Methanol extracts of B. nivea leaves, stems and roots and their respective n-hexane, methylene chloride, ethylene acetate, n-butanol and aqueous fractions were screened for antiglycosidase and anticholinesterase activities. The n-butanol fraction of the roots showed high-pitched α-glucosidase inhibition while the ethyl acetate fraction exhibited highest beta-glucosidase inhibition. The leaves extract showed highest β-galactosidase inhibitory activity, but none of the extracts showed alpha-galactosidease inhibition. The whole plant showed notable butyrylcholinesterase enzyme inhibition activity and moderate anti-acetylcholineseterase activity. These results indicated that B. nivea as a potential choice for the treatment of diabetes type II, cancer and neurodegenerative diseases. [19]


The study of aqueous extract of B. nivea at up to 16 times (32 g/kg/day) of human daily dose for embryotoxicity and maternal toxicity did not show significant effect and did not induce maternal liver, kidney or heart damage in mice. However, there was evidence of cytotoxicity in cultured embryonic stem cells where B. nivea extract significantly (p<0.05) lower its viability at concentrations 5 mg/mL and above. [20]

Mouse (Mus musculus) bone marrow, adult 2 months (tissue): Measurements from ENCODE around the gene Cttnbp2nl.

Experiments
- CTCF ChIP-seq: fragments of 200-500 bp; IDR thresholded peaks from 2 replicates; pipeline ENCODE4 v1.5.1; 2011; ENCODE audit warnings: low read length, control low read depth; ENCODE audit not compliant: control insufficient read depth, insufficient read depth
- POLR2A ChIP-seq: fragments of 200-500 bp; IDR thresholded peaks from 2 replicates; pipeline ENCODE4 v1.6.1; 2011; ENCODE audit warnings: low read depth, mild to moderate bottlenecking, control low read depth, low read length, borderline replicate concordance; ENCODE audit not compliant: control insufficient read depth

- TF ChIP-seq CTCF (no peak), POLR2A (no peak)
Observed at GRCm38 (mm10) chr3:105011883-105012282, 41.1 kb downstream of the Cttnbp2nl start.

Clinical Data

Clinical Trials

No documentation

Adverse Effects in Human:

B. nivea pollens have been established as a cause of asthma in Nagasaki, Japan. Miura found that the rate of positive reaction to B. nivea was 11.7% amongst adult asthmatic patients in the Nagasaki area. A cross-reactivity study between B.nivea and Parietaria spp. (both members of Urticaceae) showed there was not cross-reactivity detected. [21]

Used in Certain Conditions

Pregnancy / Breastfeeding

No documentation

Age Limitations

Neonates / Adolescents

No documentation


No documentation

Chronic Disease Conditions

No documentation


Interactions with drugs

No documentation

Interactions with Other Herbs / Herbal Constituents

No documentation



Care must be taken when using B. nivea extracts in people with unstable or severe cardiac disease, uncontrolled epilepsy, or active peptic ulcer diseases. The presence of anti-acetylcholinesterase in the plant could aggravate these conditions. [19]

Case Reports

No documentation


  1. Peter Hanelt P.  Mansfeld’s Encyclopedia of Agricultural and Horticultural Crops. Springer-Verlag: Berlin; 2001. pg. 394
  2. Gimlette  JD. A Dictionary of Malayan Medicine. London: Oxford University Press London; 1939. pg.195 – 196.